REVIEW: Braving the Wilderness, by Brené Brown

Hello friends, Naomi here!

I’m unashamed to admit that I have an addiction to self-improvement books. I have an entire library of them, and I’ve passed the penchant on to Helena and Alice. We thought the blog would be the ideal forum to share the tips we’ve picked up in the hope that it might encourage you all to continue educating yourselves in the COR arena of courage, openness and resilience.  We’ve created our own SWOT analysis for the reviews - Strength, Weakness, Opportunity, Tips - and we will signpost you to important chapters and quotes.

Practicing what I preach and making myself vulnerable for a moment, I’ve had an incredibly tough few months with family. I've been trying to sit with the pain, look at it head on, and take it day by day, giving myself permission to feel whatever I need to feel. Last week, I escaped for a few days of sunshine and quiet, and of course I took an inspirational read with me: Brené Brown’s newest book, Braving the Wilderness. It helped me enormously; I hope you enjoy my review.

Braving the Wilderness: The quest for true belonging and the courage to stand alone

Brené Brown


An exploration of true belonging - through personal and collective courage and connection - in an era of fear and political division.


STRENGTH: Brené has a trademark style in which she merges research with storytelling and openness. This enables a qualitative understanding of emotions, accessible through simple language and clear case studies

WEAKNESS: Another of Brené’s traits is her absolute Americanness - she talks about her love of bluegrass music, and her support of safe gun ownership -  so the narrative may not resonate so much with a UK audience. The writing at times slips into a rather cheesy rhetoric, but I simply see this as an expression of Brené’s passion for the subject!

OPPORTUNITY: This is one for all of you who are despairing at the state of the world and the political and ideological divisiveness that is unsettling communities. Scaling it down, it also applies to our personal sense of belonging and fears of loneliness and vulnerability.  It’s a comforting reminder of what really matters amidst personal, and global, crises.

TIPS: Brené identifies 7 elements of trust which she breaks down into the acronym, BRAVING: Boundaries, Reliability, Accountability, Vault (referring to privacy), Integrity, Non-judgement, Generosity. Once you understand the elements, it can serve as a useful framework on many levels.


“If I had to identify one core variable that drives and magnifies our compulsion to sort ourselves into factions whilst at the same time cutting ourselves off from real connection with other people, my answer would be fear. Fear of vulnerability. Fear of getting hurt. Fear of the pain of disconnection. Fear of criticism and failure. Fear of conflict. Fear of not measuring up. Fear.”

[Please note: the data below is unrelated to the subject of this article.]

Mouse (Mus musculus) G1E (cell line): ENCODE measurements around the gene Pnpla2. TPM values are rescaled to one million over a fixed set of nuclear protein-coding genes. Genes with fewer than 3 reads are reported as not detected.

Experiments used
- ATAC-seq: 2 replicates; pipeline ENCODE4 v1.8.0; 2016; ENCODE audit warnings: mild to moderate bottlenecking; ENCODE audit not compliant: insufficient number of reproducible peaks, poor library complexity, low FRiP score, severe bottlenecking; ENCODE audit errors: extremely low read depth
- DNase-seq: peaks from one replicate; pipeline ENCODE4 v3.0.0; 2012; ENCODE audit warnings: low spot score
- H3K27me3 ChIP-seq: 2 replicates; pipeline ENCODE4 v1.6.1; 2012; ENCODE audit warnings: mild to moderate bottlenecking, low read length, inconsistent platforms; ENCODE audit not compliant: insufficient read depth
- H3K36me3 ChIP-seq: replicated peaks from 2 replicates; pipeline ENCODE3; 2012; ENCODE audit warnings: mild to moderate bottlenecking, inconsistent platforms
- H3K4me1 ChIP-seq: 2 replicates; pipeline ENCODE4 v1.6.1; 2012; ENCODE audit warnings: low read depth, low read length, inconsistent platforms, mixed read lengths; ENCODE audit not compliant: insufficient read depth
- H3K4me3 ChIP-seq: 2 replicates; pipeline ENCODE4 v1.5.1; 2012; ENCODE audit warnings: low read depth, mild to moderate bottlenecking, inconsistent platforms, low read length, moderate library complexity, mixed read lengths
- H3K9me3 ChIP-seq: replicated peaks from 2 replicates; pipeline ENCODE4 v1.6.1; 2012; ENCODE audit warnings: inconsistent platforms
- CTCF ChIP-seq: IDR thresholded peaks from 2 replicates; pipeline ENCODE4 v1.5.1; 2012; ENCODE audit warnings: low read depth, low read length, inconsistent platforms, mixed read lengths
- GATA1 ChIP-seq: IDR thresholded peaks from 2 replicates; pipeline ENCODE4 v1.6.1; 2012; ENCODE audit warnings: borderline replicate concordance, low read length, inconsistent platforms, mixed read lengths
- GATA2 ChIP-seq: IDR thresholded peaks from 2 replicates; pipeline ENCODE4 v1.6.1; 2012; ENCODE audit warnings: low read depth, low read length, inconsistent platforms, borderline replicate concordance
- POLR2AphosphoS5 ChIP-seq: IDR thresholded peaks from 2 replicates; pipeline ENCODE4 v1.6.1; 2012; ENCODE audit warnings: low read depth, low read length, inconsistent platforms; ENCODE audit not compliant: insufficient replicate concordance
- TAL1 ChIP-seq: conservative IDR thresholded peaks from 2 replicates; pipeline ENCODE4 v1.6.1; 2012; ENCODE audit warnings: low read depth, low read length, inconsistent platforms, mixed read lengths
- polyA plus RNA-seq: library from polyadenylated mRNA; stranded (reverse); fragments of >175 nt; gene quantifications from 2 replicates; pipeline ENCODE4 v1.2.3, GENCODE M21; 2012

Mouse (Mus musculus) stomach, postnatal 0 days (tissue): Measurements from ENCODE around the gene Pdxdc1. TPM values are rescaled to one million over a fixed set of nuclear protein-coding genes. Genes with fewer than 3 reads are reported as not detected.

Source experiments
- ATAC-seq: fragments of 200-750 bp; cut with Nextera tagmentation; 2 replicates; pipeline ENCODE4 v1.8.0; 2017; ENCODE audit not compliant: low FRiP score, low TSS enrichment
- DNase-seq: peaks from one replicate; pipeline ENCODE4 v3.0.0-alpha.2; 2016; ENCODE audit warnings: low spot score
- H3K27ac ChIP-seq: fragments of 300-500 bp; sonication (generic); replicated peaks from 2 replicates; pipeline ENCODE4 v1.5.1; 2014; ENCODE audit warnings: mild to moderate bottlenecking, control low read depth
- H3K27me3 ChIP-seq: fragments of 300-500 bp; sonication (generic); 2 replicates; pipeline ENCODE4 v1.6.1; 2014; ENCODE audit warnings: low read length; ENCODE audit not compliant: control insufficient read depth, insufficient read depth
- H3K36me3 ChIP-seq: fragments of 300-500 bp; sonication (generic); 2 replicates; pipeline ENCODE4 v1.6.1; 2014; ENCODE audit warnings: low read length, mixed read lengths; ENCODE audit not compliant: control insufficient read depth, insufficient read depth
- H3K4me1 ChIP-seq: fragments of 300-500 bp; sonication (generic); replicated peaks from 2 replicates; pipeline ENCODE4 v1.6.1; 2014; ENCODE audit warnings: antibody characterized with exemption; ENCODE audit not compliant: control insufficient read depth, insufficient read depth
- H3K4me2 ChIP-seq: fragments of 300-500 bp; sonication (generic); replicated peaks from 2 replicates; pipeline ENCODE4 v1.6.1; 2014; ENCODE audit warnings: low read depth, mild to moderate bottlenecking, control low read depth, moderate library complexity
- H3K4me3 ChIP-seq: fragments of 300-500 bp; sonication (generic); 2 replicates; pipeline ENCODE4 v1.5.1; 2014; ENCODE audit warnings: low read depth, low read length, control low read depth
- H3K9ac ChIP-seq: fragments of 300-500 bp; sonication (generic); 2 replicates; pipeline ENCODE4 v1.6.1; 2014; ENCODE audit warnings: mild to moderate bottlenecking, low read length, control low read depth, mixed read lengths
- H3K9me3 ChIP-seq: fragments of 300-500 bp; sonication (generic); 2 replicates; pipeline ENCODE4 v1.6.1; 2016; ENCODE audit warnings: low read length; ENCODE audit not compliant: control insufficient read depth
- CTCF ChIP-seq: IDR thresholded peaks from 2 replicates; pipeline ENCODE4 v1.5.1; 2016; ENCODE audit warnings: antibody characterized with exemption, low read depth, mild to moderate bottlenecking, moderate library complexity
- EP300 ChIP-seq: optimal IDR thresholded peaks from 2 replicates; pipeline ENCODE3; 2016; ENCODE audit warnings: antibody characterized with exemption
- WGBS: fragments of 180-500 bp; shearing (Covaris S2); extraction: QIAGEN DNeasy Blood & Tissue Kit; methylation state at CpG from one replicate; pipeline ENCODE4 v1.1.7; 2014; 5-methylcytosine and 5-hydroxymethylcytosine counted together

~ Chapter 3, High Lonesome: A Spiritual Crisis

“Most of us were not taught how to recognize pain, name it, and be with it. Our families and culture believed that the vulnerability that it takes to acknowledge pain was weakness, so we were taught anger, rage and denial instead. But what we know now is that when we deny our emotion, it owns us. When we own our emotion, we can rebuild and find our way through the pain [...] Courage is forged in pain, but not in all pain. Pain that is denied or ignored becomes fear or hate. Anger that is never transformed becomes resentment and bitterness.”

~ Chapter 4, People Are Hard to Hate Close Up. Move In.

“The foundation of courage is vulnerability - the ability to navigate uncertainty, risk, and emotional exposure. It takes courage to open ourselves up to joy. [...] Pain is also a vulnerable emotion. It takes real courage to allow ourselves to feel pain. When we’re suffering, many of us are better at causing pain than feeling it. We spread hurt rather than let it inside.”

~ Chapter 7, Strong Back. Soft Front. Wild Heart.


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I received some heartbreaking news on Saturday.

I was meant to be hosting a party that evening to thank everyone that had supported me over the past few months. I thought about cancelling but realised that the alternative would be sitting on the sofa, weeping and wallowing. Instead, I surrounded myself with the people that care about me the most, and I told them exactly what had happened.

On what should have been a very bleak and anxious night, I was somehow able to laugh, chat and even have a dance. And when I crept upstairs for a cry, one by one each of my friends came up to join me, until the entire party was in my room, and I realised I wasn’t going to fall apart, because there were so many people there to hold me up.

It’s unsurprising, then, that Chapter 6, Hold Hands. With Strangers., stood out to me the most as Brené explains that true belonging comes from the belief in inextricable human connection. When we named the company, I hadn’t registered how important the term ‘collective’ was to our brand and company mission. Now I realise, it’s at the very core of everything we’re trying to achieve, (pun totally intended).

An experience of collective pain does not deliver us from grief or sadness; it is a ministry of presence. These moments remind us that we are not alone in our darkness and that our broken heart is connected to every heart that has known pain since the beginning of time
— Chapter 6, Hold Hands. With Strangers.

Lots of love, N x